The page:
The man was arrested in the Donegall Avenue area
Two teenagers have been arrested by police investigating a number of racist attacks on Romanians in south Belfast.
Two houses in the Donegall Avenue area were also searched during the operation.
More than 100 Romanian people had to leave their homes on Tuesday and were housed in temporary accommodation.
A Romanian family was attacked in east Belfast on Wednesday when a window was smashed in their home on the Upper Newtownards Road.
The Romanian ambassador to the UK, Dr Ion Jinga, has discussed the attacks with PSNI Chief Constable Sir Hugh Orde and Belfast's Lord Mayor Naomi Long.
In a statement, police described the meeting as positive with Sir Hugh outlining what the PSNI and partner agencies have been doing to ensure that the Romanian families "are safe, protected and cared for".
"Also discussed at the meeting were the actions taken to prevent these attacks happening again and the ambassador was assured that the PSNI does not tolerate this type of crime anywhere in Northern Ireland and will pursue those who carry out such attacks with vigour," the statement said.
Dr Jinga met Northern Ireland First Minister Peter Robinson and Deputy First Minister Martin McGuinness on Thursday.
He said he was shocked by the attacks over the last week.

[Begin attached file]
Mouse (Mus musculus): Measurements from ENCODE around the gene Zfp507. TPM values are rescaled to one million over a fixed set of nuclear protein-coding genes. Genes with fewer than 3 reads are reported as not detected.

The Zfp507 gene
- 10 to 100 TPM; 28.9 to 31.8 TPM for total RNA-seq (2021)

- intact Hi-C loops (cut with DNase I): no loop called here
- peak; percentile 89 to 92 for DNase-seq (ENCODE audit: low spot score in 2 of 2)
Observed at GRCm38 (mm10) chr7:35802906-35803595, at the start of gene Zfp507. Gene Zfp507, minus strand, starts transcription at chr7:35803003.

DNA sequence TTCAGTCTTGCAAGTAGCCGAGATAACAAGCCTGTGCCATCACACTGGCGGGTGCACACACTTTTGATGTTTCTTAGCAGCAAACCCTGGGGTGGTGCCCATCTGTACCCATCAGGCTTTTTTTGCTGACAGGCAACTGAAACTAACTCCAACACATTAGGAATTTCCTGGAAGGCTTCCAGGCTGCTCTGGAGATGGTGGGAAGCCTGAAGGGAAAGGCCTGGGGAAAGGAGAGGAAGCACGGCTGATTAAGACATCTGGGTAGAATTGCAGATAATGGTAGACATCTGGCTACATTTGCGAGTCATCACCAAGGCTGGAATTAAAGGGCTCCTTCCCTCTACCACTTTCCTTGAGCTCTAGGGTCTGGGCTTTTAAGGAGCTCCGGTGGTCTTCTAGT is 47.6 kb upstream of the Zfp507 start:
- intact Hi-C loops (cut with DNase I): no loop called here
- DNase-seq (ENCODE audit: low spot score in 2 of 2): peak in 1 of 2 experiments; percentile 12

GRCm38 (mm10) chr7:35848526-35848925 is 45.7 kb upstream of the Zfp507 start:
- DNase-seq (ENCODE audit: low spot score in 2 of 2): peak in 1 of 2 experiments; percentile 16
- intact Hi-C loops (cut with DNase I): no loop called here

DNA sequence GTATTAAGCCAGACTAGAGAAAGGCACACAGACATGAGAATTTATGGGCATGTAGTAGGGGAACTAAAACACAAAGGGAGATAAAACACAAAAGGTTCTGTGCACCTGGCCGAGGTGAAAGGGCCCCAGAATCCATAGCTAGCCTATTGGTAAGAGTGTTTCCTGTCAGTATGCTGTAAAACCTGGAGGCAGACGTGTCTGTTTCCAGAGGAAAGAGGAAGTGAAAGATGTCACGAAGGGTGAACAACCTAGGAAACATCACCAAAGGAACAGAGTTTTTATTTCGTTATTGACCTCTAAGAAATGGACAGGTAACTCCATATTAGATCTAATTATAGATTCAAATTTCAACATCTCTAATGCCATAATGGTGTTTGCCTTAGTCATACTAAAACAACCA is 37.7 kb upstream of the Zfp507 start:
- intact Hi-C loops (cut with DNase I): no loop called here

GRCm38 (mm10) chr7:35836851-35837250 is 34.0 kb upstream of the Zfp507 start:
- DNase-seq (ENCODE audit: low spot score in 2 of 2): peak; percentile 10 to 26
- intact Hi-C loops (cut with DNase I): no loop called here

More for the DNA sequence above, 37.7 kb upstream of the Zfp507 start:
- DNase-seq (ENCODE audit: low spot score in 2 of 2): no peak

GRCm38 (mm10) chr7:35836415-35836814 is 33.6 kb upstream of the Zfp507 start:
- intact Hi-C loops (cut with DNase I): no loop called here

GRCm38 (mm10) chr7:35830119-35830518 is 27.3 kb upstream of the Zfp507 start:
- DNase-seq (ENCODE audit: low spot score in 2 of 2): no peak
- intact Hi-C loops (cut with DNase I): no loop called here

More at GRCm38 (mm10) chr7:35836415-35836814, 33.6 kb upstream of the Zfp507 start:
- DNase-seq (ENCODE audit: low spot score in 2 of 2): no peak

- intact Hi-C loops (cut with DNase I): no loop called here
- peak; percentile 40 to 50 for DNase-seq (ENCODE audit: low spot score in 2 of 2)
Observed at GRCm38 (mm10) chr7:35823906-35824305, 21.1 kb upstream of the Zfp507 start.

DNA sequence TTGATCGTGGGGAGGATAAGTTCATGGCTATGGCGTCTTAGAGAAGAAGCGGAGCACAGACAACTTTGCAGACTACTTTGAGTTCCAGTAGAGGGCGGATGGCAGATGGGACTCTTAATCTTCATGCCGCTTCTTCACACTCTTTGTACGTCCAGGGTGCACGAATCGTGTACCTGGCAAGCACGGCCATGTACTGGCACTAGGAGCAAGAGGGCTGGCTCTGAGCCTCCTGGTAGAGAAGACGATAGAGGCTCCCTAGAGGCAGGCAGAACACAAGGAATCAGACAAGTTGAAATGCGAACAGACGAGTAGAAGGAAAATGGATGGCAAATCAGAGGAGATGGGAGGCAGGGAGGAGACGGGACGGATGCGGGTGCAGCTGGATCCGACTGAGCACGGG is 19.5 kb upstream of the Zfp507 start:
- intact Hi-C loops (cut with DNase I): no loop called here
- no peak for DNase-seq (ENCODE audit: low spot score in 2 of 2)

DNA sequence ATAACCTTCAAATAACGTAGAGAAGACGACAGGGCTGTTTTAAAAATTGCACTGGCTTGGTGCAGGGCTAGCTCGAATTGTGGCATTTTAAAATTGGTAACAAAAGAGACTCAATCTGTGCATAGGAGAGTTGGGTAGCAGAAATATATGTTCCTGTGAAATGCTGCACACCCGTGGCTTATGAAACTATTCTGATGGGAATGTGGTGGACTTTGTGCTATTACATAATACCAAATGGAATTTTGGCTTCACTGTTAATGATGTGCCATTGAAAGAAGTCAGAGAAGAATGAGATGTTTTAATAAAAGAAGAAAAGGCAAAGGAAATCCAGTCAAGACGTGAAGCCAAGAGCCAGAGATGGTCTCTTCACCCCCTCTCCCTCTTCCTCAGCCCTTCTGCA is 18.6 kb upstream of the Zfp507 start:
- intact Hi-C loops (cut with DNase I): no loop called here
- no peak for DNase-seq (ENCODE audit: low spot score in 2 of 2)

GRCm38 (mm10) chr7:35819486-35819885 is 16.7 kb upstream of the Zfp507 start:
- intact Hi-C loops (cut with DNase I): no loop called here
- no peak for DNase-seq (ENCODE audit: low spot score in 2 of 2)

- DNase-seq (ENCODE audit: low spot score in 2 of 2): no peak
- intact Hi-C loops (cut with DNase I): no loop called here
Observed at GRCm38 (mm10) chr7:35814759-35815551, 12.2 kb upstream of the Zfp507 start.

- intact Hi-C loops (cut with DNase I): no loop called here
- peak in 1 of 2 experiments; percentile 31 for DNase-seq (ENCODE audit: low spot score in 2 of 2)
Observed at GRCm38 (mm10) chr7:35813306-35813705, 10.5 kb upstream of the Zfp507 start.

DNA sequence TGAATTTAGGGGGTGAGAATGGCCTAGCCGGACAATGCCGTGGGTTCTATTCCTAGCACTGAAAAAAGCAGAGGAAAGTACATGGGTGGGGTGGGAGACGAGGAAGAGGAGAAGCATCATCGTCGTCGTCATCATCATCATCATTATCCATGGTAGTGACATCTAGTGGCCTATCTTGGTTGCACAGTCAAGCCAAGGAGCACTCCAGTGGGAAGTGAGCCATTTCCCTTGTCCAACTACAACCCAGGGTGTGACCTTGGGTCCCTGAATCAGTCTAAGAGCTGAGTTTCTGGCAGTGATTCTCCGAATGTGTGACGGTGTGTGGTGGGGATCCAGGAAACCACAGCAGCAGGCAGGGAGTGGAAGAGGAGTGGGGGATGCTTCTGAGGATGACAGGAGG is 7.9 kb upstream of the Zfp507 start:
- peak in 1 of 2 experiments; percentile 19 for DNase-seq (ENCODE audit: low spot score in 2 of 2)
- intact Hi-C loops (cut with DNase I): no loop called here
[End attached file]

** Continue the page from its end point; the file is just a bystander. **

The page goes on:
"I have been encouraged by the reaction of public opinion here because every reaction I have seen in the media at least was in objection to what happened two days ago," he said.
"I come to my first visit to Belfast in an unfortunate and unhappy context. It is a place where we could build up projects on economic grounds, cultural exchanges, social co-operation - there are so many things that can be done together."
A rally protesting against the racist attacks is due to take place at Belfast City Hall at 1400 BST on Saturday.
Barbara Muldoon of the Anti Racism Network said: "We believe we need a co-ordinated response to these attacks and we need to find space for people to express both their sympathy with the families and their anger against they racists.
"We are hoping that this rally will be the first of many called to protest these attacks, and we are urging people to take the time to come down to the rally on Saturday."
Meanwhile, a man who helped organise an anti-racism rally against recent attacks in south Belfast said he had been threatened.
Paddy Meehan organised the protest after the homes were attacked.
Mr Meehan said police told him about the threat to firebomb his home on Thursday.